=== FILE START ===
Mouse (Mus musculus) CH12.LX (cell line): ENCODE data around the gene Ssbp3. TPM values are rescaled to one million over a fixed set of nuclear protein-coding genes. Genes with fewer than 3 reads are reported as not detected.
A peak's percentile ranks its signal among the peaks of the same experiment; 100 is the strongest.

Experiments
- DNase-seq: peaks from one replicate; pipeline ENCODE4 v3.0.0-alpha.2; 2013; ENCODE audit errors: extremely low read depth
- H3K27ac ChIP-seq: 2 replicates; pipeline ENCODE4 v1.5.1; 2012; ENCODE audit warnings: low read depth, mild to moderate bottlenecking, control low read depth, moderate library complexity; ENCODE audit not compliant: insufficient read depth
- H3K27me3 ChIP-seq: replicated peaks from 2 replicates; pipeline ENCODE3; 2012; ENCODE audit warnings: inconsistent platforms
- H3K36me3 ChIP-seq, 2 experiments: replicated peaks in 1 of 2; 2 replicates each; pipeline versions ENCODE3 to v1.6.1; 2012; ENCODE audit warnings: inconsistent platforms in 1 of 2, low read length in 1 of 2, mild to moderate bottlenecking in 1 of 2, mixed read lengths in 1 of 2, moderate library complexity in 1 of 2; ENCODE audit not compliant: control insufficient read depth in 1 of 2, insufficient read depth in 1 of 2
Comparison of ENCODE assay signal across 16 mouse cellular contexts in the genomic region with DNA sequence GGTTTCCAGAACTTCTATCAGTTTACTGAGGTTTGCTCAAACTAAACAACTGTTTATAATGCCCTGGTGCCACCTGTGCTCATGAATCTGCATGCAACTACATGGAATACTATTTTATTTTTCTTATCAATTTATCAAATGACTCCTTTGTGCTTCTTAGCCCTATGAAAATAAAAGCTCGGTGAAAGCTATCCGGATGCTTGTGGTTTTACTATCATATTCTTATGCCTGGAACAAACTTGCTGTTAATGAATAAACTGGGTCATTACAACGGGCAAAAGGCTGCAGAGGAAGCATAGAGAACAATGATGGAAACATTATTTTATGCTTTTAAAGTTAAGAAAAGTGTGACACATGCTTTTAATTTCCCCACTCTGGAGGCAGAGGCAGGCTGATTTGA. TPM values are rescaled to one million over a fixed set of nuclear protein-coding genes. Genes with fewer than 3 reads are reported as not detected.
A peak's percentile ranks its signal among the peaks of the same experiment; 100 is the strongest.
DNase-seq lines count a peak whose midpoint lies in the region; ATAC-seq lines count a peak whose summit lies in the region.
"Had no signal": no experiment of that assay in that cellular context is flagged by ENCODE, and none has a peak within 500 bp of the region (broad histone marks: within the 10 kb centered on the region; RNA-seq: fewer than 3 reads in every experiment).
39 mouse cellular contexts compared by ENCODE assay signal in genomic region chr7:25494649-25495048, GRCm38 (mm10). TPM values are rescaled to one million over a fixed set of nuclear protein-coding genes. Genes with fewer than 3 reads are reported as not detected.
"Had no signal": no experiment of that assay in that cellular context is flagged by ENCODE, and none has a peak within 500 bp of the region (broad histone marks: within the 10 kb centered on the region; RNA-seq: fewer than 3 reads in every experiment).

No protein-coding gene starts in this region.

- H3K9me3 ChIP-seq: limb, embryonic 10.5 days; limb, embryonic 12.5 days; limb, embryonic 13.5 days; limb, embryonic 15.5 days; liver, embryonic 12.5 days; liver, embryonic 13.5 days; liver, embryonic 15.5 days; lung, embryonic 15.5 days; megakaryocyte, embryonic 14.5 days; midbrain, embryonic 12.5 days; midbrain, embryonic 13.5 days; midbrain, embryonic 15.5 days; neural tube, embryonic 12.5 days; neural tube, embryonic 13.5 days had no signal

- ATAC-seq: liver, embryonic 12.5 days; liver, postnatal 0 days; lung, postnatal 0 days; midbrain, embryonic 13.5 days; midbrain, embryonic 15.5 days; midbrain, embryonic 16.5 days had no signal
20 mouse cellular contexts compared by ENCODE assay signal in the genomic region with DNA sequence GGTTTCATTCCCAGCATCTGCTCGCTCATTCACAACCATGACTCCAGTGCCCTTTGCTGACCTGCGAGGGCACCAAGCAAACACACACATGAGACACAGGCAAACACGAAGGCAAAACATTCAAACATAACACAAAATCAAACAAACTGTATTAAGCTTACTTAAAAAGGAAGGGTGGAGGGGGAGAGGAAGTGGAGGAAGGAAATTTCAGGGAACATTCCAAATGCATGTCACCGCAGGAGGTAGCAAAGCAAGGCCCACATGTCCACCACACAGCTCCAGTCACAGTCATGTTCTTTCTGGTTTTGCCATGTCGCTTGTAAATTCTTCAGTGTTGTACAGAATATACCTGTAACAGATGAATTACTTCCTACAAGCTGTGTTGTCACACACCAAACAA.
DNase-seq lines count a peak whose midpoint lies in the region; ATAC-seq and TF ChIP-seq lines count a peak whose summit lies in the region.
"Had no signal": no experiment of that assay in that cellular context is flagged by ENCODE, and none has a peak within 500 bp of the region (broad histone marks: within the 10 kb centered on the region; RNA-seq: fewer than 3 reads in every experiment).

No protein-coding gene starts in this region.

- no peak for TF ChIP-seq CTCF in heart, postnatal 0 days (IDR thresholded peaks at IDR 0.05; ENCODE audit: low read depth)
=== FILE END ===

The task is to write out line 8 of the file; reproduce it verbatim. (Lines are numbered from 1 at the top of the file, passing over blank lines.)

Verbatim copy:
Comparison of ENCODE assay signal across 16 mouse cellular contexts in the genomic region with DNA sequence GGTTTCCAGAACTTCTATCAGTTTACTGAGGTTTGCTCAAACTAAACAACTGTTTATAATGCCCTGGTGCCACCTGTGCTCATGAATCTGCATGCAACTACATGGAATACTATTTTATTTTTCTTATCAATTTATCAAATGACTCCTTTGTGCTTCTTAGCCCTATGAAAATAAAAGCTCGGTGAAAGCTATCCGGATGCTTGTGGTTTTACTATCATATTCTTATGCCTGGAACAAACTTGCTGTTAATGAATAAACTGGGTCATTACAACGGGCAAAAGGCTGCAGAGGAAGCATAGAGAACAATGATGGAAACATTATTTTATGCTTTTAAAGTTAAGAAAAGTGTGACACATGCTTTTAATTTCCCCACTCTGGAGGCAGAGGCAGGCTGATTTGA. TPM values are rescaled to one million over a fixed set of nuclear protein-coding genes. Genes with fewer than 3 reads are reported as not detected.